M.B.: Yep, that's what I am. I study SOUNDs.

George: Huh?

I notice that the blog page says up top that "Your contributions help keep this site strong, independent, and ad free! (Italics mine), but my Chrome ad blocker tells me that eight ads---I suspect the pop-up variety---were blocked on this one visit. Anybody else seeing any ads on this ad-free site?


I'm Popeye the sailor man
I live in a garbage can
I love to go swimmin'
With bow-legged women
I'm Popeye the sailor man.

Nancy 12:02 PM  

Thanks for the Sandburg quote, @jberg (11:17). He does have a way with words. Although a bit of rhyming here and there would have been appreciated -- at least in this corner. Poetry that rhymes is a strong, strong preference of mine, but it's a battle that, alas, was lost a long time ago.

Right on, @Roo (11:43). The gobbledy-gook that sometimes ends up on this blog boggles the mind.

Anonymous 12:06 PM  

@Evil, if it weren't for @jberg, you'd have gotten the post of the day award. But anyone who goes to Gift of the Magi and Carl Sandberg in the same day, well there my heart's aflutter.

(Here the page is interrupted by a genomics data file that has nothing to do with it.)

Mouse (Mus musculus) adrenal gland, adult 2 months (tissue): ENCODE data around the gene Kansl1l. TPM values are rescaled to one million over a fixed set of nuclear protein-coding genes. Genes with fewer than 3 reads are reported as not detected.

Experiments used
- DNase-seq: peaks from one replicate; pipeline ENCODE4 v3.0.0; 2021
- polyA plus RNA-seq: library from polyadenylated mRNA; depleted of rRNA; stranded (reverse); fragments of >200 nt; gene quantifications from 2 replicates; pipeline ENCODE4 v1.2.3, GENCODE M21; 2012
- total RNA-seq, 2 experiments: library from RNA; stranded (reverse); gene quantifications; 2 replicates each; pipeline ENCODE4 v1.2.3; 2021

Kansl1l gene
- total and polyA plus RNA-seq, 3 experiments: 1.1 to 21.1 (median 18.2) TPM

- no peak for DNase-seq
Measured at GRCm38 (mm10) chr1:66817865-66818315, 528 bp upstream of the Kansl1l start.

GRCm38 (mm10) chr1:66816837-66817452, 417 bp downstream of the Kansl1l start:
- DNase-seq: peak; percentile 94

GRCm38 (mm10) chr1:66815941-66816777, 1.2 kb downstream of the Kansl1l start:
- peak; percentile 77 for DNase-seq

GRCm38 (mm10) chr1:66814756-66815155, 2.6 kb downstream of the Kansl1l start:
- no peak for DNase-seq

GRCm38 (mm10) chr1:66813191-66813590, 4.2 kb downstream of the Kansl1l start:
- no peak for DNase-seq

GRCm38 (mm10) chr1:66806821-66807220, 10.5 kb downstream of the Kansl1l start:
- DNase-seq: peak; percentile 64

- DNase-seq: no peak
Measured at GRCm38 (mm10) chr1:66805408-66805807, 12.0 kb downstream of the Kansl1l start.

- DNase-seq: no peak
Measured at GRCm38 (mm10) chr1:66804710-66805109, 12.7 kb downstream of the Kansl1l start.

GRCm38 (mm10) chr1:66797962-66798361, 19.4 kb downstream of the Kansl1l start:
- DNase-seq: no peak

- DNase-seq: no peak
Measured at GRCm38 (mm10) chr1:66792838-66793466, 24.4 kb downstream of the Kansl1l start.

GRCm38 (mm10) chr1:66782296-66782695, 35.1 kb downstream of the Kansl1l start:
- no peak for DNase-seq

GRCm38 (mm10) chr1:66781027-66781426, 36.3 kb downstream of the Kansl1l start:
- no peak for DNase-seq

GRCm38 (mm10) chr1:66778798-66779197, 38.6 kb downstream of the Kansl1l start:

Two Ponies 12:14 PM  

Hey @ M&A, It is a syn to make such a bad pun!

No mention of the Mesabi Range/iron ore connection but my wandering mind went right to Gordon Lightfoot and the Edmund Fitzgerald.
In any other part of the world that body of water would be the Superior Sea.

mathgent 12:16 PM  

@QuasiMojo (8:14): Beautifully expressed. Only four red plusses in the margin for me, low even for a Wednesday. Another waste of time from the untalented Ms. Burnikel.

@Larry Gilstrap (1:23): Loved the car wash analogy.

@jberg (11:12): Thanks for the Carl Sandburg. That's the kind of poetry I like. Musical.

Oldflappyfrommississappy 12:17 PM  

I'm not going to lie: we don't give a sh*t about your sh*ts.

mathgent 12:18 PM  

I meant low for a Tuesday.

Anonymous 12:24 PM